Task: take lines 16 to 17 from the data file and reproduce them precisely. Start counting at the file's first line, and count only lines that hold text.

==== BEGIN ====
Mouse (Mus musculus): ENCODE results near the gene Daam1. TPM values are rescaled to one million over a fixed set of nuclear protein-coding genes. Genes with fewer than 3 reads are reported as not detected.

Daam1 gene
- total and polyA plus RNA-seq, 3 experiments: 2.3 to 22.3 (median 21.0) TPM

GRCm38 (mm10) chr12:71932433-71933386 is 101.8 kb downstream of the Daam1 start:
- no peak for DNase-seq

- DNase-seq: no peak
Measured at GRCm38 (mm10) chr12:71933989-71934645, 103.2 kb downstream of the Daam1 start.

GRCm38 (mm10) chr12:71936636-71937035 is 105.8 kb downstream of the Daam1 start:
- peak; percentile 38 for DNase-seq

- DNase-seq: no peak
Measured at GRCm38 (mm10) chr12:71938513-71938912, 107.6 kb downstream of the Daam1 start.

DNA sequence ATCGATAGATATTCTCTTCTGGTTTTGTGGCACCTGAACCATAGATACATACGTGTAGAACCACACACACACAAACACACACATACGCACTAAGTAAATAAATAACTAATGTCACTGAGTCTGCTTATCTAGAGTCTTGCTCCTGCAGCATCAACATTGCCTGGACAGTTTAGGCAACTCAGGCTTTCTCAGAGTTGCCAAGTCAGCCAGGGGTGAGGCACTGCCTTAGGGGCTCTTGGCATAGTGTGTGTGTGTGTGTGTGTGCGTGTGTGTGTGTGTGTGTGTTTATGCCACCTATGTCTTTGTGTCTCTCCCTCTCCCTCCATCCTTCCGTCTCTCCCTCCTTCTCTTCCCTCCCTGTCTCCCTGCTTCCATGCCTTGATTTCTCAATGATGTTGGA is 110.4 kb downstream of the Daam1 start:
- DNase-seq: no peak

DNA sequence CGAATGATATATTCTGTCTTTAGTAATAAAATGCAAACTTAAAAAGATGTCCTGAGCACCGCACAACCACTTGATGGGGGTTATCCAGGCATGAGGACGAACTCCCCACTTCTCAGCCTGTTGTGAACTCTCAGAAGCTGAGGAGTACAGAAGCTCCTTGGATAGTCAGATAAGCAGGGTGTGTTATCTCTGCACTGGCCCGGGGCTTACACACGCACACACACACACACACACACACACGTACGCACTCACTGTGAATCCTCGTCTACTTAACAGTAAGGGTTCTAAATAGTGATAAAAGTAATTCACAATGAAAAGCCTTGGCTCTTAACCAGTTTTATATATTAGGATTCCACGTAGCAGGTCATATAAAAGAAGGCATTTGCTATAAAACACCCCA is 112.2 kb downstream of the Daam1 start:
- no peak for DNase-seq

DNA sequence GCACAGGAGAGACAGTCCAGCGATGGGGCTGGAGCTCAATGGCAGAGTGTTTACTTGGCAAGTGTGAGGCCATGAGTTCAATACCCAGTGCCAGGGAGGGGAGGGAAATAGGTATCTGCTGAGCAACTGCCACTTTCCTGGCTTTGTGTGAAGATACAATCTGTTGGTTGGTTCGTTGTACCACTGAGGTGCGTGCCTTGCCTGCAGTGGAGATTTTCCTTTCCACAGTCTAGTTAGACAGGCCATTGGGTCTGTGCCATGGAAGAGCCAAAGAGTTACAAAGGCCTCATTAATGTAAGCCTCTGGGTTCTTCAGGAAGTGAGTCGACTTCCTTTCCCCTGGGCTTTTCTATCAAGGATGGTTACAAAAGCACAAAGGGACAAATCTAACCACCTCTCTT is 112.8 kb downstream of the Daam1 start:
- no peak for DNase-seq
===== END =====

DNA sequence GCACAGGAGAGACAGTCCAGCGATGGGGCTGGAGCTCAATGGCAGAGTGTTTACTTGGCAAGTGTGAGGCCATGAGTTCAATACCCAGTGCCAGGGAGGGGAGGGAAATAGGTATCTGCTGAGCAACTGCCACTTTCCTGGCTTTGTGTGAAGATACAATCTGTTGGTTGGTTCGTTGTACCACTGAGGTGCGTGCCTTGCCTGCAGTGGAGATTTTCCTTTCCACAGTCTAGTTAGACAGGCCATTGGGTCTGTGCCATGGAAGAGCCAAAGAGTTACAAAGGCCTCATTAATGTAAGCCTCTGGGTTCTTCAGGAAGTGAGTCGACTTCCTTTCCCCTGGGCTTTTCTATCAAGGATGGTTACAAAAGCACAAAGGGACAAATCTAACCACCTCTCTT is 112.8 kb downstream of the Daam1 start:
- no peak for DNase-seq